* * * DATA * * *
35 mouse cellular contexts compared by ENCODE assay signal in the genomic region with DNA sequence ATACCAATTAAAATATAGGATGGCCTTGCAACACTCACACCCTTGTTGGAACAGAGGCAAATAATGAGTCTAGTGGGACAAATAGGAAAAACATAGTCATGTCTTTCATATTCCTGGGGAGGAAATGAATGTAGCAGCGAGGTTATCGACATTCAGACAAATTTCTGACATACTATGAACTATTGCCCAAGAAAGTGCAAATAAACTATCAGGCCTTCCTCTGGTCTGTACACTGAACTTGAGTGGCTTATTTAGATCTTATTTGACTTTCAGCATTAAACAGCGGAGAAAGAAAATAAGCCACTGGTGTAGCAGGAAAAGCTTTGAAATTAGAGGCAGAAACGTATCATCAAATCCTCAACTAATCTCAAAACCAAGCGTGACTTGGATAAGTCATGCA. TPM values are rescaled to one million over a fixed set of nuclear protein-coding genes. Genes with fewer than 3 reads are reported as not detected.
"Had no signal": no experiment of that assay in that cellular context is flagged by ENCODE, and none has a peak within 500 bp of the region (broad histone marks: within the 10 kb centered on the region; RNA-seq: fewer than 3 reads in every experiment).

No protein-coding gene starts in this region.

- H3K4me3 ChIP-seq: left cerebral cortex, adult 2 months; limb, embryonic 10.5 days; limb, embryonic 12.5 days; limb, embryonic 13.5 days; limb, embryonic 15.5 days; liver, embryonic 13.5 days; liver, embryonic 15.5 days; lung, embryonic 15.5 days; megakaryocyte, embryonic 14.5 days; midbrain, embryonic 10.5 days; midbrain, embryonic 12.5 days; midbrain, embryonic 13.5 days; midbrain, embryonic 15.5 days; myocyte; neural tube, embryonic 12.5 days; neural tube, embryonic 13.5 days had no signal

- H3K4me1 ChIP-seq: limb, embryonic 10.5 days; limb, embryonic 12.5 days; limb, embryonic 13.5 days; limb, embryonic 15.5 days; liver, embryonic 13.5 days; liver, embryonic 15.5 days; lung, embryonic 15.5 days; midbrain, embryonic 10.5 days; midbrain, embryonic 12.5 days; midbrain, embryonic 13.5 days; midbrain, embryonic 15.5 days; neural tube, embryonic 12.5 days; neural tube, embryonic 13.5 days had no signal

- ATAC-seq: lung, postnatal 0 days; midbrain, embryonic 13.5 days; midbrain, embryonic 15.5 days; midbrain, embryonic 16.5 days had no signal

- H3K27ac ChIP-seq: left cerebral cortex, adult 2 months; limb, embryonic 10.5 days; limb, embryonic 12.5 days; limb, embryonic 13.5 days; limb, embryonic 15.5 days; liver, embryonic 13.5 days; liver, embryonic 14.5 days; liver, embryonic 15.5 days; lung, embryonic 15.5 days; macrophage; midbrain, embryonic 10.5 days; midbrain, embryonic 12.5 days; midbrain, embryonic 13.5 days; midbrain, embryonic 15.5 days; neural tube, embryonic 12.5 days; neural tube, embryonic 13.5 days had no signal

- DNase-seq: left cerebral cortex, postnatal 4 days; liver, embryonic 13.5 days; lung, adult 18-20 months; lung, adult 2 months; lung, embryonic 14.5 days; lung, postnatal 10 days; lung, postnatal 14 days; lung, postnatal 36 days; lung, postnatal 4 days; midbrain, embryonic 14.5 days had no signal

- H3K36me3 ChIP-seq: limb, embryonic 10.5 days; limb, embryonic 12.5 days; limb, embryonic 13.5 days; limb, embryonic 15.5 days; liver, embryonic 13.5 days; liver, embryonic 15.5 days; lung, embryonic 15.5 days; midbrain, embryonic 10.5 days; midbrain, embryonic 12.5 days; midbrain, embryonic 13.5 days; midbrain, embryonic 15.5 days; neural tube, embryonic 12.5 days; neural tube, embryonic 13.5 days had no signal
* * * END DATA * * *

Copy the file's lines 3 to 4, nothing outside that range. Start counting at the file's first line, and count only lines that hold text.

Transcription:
No protein-coding gene starts in this region.

- H3K4me3 ChIP-seq: left cerebral cortex, adult 2 months; limb, embryonic 10.5 days; limb, embryonic 12.5 days; limb, embryonic 13.5 days; limb, embryonic 15.5 days; liver, embryonic 13.5 days; liver, embryonic 15.5 days; lung, embryonic 15.5 days; megakaryocyte, embryonic 14.5 days; midbrain, embryonic 10.5 days; midbrain, embryonic 12.5 days; midbrain, embryonic 13.5 days; midbrain, embryonic 15.5 days; myocyte; neural tube, embryonic 12.5 days; neural tube, embryonic 13.5 days had no signal